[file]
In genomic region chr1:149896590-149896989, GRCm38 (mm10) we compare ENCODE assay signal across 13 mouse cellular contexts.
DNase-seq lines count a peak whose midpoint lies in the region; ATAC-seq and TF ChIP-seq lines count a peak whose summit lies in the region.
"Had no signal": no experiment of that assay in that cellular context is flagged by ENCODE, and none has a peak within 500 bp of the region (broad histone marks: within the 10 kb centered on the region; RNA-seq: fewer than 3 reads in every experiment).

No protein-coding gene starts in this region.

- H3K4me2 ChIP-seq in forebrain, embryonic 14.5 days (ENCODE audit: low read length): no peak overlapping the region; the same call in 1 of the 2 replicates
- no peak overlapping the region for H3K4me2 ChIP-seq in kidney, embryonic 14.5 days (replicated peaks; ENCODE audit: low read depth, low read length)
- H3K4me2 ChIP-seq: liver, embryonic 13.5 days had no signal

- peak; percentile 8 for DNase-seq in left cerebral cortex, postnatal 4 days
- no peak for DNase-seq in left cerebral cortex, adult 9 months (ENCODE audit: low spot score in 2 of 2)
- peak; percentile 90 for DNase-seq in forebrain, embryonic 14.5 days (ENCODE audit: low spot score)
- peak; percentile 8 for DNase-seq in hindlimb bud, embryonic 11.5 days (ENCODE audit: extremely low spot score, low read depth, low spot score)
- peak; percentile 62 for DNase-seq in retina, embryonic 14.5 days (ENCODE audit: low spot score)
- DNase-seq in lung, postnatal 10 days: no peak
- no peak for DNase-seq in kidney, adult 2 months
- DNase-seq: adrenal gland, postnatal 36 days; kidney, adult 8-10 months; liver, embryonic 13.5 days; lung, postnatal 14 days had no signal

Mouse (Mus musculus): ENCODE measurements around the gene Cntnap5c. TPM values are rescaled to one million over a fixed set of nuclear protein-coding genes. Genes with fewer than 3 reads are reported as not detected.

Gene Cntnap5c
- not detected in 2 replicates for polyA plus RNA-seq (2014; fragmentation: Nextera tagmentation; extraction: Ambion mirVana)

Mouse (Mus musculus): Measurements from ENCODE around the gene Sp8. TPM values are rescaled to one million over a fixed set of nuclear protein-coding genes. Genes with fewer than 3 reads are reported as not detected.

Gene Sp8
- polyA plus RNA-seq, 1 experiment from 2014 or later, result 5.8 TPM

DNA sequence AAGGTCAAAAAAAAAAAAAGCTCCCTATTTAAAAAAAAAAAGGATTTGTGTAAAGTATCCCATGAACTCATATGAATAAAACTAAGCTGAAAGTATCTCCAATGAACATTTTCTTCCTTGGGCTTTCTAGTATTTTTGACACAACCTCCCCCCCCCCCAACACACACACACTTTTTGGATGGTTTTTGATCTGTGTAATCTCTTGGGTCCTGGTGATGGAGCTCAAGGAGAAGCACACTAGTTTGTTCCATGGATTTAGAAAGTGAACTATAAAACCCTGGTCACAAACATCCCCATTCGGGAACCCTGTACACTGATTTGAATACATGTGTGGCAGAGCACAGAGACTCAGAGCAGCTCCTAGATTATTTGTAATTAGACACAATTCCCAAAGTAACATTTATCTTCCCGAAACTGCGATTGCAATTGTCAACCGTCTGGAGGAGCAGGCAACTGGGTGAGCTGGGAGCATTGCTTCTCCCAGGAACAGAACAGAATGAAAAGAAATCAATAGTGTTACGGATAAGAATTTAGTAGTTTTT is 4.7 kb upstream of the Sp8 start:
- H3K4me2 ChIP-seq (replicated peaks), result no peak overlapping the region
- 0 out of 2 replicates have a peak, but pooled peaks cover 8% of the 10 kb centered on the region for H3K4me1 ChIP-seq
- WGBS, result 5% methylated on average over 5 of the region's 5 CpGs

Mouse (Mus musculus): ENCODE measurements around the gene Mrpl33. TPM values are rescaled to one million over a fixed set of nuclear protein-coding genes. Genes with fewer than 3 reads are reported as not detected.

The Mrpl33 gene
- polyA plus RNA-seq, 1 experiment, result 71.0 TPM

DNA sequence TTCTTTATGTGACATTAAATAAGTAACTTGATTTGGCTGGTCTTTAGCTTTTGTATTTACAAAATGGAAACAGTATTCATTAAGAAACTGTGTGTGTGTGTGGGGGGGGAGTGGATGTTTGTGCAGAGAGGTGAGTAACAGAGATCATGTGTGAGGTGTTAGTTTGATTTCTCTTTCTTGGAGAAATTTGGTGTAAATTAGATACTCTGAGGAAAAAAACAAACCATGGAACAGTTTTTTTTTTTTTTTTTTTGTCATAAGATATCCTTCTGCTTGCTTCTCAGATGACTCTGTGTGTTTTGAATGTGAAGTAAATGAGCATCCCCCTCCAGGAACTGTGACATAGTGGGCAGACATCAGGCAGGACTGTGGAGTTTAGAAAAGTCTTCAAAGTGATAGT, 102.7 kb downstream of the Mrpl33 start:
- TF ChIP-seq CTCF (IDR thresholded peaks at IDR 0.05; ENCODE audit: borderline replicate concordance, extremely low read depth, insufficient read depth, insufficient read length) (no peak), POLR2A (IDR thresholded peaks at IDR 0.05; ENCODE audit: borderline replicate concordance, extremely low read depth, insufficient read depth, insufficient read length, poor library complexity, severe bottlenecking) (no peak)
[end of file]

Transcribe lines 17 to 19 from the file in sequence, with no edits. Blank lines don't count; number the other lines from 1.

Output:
Gene Cntnap5c
- not detected in 2 replicates for polyA plus RNA-seq (2014; fragmentation: Nextera tagmentation; extraction: Ambion mirVana)

Mouse (Mus musculus): Measurements from ENCODE around the gene Sp8. TPM values are rescaled to one million over a fixed set of nuclear protein-coding genes. Genes with fewer than 3 reads are reported as not detected.